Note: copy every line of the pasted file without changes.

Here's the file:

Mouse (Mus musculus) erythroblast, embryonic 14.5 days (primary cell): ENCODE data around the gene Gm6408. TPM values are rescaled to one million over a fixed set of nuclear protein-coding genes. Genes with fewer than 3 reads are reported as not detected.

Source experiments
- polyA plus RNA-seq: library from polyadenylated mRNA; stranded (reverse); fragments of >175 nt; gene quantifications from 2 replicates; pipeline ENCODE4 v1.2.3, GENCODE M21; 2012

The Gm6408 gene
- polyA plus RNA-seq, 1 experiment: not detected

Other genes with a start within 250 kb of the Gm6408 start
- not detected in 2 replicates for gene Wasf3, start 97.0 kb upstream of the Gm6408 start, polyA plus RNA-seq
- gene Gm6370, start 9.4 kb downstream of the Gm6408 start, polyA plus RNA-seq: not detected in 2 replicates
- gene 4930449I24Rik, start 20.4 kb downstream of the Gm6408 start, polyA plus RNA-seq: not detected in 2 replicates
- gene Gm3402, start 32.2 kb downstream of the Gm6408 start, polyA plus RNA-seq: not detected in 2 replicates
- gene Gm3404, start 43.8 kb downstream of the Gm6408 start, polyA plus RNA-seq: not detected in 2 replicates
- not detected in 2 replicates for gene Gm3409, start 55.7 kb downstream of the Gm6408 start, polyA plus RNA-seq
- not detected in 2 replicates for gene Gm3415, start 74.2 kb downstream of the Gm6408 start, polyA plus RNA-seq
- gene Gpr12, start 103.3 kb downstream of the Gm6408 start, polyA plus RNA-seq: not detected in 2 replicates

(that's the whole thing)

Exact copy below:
Mouse (Mus musculus) erythroblast, embryonic 14.5 days (primary cell): ENCODE data around the gene Gm6408. TPM values are rescaled to one million over a fixed set of nuclear protein-coding genes. Genes with fewer than 3 reads are reported as not detected.

Source experiments
- polyA plus RNA-seq: library from polyadenylated mRNA; stranded (reverse); fragments of >175 nt; gene quantifications from 2 replicates; pipeline ENCODE4 v1.2.3, GENCODE M21; 2012

The Gm6408 gene
- polyA plus RNA-seq, 1 experiment: not detected

Other genes with a start within 250 kb of the Gm6408 start
- not detected in 2 replicates for gene Wasf3, start 97.0 kb upstream of the Gm6408 start, polyA plus RNA-seq
- gene Gm6370, start 9.4 kb downstream of the Gm6408 start, polyA plus RNA-seq: not detected in 2 replicates
- gene 4930449I24Rik, start 20.4 kb downstream of the Gm6408 start, polyA plus RNA-seq: not detected in 2 replicates
- gene Gm3402, start 32.2 kb downstream of the Gm6408 start, polyA plus RNA-seq: not detected in 2 replicates
- gene Gm3404, start 43.8 kb downstream of the Gm6408 start, polyA plus RNA-seq: not detected in 2 replicates
- not detected in 2 replicates for gene Gm3409, start 55.7 kb downstream of the Gm6408 start, polyA plus RNA-seq
- not detected in 2 replicates for gene Gm3415, start 74.2 kb downstream of the Gm6408 start, polyA plus RNA-seq
- gene Gpr12, start 103.3 kb downstream of the Gm6408 start, polyA plus RNA-seq: not detected in 2 replicates